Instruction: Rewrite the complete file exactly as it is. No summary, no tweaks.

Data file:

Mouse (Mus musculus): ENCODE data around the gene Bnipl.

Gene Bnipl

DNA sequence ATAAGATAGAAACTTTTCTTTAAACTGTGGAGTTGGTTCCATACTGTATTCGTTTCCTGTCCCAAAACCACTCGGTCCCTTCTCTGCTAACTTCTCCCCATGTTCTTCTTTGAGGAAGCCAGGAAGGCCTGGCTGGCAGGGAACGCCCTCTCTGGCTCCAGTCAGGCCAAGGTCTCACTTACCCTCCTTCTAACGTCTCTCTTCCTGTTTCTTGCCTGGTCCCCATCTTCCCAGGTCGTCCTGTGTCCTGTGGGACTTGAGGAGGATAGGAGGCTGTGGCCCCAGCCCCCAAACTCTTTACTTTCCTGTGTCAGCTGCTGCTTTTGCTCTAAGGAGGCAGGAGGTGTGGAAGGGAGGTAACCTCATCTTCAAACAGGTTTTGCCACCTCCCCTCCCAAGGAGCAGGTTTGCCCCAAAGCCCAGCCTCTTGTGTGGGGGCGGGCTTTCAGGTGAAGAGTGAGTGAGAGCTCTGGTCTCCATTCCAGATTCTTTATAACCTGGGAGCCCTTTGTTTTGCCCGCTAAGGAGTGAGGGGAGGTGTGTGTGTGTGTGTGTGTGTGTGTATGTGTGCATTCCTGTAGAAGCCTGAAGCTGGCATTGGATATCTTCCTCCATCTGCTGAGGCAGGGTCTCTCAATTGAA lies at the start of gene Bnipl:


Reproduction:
Mouse (Mus musculus): ENCODE data around the gene Bnipl.

Gene Bnipl

DNA sequence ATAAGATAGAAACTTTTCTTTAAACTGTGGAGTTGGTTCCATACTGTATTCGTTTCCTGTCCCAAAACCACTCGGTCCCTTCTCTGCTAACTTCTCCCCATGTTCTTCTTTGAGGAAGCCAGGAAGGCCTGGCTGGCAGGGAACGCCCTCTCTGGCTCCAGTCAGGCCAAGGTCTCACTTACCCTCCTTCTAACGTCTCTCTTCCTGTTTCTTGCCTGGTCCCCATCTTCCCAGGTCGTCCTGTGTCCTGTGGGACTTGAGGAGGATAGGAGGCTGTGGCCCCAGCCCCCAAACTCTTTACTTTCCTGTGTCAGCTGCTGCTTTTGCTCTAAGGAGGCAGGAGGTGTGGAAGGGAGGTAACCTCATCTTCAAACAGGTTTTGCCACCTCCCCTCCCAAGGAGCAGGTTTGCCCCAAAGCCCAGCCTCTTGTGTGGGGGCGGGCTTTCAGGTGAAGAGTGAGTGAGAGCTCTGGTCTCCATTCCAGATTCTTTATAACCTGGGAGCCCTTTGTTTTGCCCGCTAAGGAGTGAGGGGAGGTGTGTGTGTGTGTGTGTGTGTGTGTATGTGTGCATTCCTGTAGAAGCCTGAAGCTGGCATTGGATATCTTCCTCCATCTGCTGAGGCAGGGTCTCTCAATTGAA lies at the start of gene Bnipl: